Jazz aficionado creates scholarship for underrepresented students in fine arts

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Grace Merritt

3 min read

Ron Ancrum ’72 SFA has fond memories of playing trumpet in the marching band, performing in campus jazz bands, and composing songs for the gospel choir during a lively, politically active time on UConn’s campus.

Now, after a successful career leading college admissions departments and philanthropic foundations, he’s giving back to the place where he got his start. He and his wife, Pamela, a retired TV news anchor, have started a scholarship to support underrepresented students at UConn’s School of Fine Arts.

“It’s always been a dream that one day I’d be in a position to be able to provide a scholarship somewhere,” Ancrum says. “I made the decision to set up a scholarship fund at UConn.”

“I was really fortunate to be able to receive scholarship and grant funding when I went to UConn. I would not have been able to go there otherwise. So, this is my chance to give back. I hope it will encourage and support other students, particularly students of color, to enroll at the University of Connecticut through the School of Fine Arts.”

Most of Ancrum’s career has revolved around higher education. While doing an assistantship in the Student Affairs Office at UConn, he discovered that he liked college admissions work. He went on to work in the field at Connecticut College and Colgate University, eventually becoming director of admissions at UMass Boston.

After earning a master’s degree, he then launched his own business as a higher education consultant. Several years later, he branched out into nonprofit foundations, becoming president of the Community Foundation of Western Massachusetts, which provides program grants and scholarships to college students. He also was a professor at Boston College’s School of Social Work, teaching fundraising, strategic planning, and program evaluation.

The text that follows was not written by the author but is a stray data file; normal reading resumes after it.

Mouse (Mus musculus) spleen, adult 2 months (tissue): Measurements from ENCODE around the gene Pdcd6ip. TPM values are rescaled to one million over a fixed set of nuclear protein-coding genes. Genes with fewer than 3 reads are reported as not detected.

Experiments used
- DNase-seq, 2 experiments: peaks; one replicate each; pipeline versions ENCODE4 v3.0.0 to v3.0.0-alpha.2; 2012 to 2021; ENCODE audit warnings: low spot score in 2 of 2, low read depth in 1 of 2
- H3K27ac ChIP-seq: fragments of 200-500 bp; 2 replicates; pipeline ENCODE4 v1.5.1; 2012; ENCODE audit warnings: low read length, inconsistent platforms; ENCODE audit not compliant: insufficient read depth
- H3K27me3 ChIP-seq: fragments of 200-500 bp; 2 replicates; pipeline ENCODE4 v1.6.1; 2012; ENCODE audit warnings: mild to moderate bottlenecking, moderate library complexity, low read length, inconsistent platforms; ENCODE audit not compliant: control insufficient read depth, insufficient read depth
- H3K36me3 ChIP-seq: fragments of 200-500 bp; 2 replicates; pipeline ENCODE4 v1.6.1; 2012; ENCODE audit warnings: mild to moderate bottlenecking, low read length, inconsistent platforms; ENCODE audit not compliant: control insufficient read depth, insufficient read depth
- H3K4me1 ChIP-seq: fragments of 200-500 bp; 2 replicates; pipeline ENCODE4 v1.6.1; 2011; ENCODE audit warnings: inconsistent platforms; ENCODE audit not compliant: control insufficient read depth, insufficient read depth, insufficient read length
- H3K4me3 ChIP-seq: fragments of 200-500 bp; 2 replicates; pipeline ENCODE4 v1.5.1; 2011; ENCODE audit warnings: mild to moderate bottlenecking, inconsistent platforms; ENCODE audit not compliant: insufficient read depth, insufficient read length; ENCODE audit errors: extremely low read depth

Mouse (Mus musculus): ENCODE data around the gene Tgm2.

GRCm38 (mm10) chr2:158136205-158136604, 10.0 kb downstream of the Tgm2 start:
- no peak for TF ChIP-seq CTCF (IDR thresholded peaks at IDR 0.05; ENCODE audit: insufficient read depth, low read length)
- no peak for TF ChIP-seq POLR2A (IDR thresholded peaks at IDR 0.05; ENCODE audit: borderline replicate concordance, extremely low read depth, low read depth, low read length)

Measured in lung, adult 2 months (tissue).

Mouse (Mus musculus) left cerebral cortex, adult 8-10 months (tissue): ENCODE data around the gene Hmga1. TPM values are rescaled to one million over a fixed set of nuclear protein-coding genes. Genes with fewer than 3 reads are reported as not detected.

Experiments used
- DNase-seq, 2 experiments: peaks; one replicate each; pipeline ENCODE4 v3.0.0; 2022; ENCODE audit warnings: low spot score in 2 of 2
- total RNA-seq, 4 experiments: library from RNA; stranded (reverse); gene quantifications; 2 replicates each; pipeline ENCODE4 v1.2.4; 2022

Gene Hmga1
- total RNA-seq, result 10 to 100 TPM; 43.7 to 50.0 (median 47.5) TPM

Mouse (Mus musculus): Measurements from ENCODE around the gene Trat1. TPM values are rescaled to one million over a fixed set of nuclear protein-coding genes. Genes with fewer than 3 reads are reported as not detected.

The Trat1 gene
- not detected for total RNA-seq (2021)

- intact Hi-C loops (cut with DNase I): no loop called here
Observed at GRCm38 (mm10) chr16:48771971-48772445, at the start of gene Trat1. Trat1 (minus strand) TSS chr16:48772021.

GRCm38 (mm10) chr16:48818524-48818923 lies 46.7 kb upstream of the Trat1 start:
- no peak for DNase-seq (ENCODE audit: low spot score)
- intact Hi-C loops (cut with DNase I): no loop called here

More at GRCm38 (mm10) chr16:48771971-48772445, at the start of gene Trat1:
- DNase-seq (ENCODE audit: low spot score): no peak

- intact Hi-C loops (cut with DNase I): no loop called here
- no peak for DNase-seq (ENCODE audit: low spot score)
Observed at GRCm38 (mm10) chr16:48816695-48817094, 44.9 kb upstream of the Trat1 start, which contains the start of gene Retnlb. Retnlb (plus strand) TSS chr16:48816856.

Now retired, he and Pam live in Charlotte, North Carolina.  More recently, their adult daughter, Erica, has moved to the city. Pam, a longtime anchor and reporter for WCVB, the ABC affiliate in Boston, graduated from Emerson College. Though she’s not a UConn alumna, she grew up in Norwalk, Connecticut, and wants to support the state’s university. She hopes others will follow their lead and consider giving scholarships.

“I think it’s important to be role models and let other people know that this is something anyone could do,” Pam says. “You just have to plan, budget, and be intentional about it. You can help others even if you don’t have deep pockets.”

Ancrum went to UConn in the late 60s and early 70s during a time when UConn was considered a top school for campus social life.

“It was a very active place. The yearbooks reflect the look of the time – the long hair. We were a pretty wild bunch. We took over administration buildings. We did all that stuff. It was a great time to be there.”

“It was a positive experience even though we were going through civil rights and Vietnam during that period. I felt very comfortable being there. I didn’t feel any discrimination as a student in terms of opportunity. That doesn’t mean there wasn’t any discrimination. It just was that I personally didn’t feel any. We were—Black students were—organizing demonstrations dealing with civil rights and what was happening with the Black Panther party. It was a busy time.”

Throughout it all, music has been a constant in Ancrum’s life. After graduating from UConn, he and two classmates formed a jazz band named Quintessence, which produced an album by the same name. More recently, he returned from a jazz cruise in the Caribbean, which he described as a jazz festival on the water. He also started an organization called Charlotte Jazz Buzz, which functions much the same as a book club.

“It’s a small group of African American men who listen to jazz,” he says. “We listen to music in advance and get together once a month to discuss it and share music we like.”

If that weren’t enough, he’s also written a memoir, “Keep on Moving: My Journey in the 4th Quarter,” about life after age 60.

Philanthropy also remains a big part of his life. Both he and Pam recently joined a local group called the New Generation of African American Philanthropists in Charlotte.

“Giving back is important to me. I’ve always been involved to some extent in education, so I know how important it is,” he says. “Having the resources is something that makes it possible for that person to go to school. For many of the students I’ve recruited over the years, there is a lack of resources that make that possible. I’m hoping to fill that gap.”

Make a gift to the Ronald and Pamela Ancrum Endowed Scholarship

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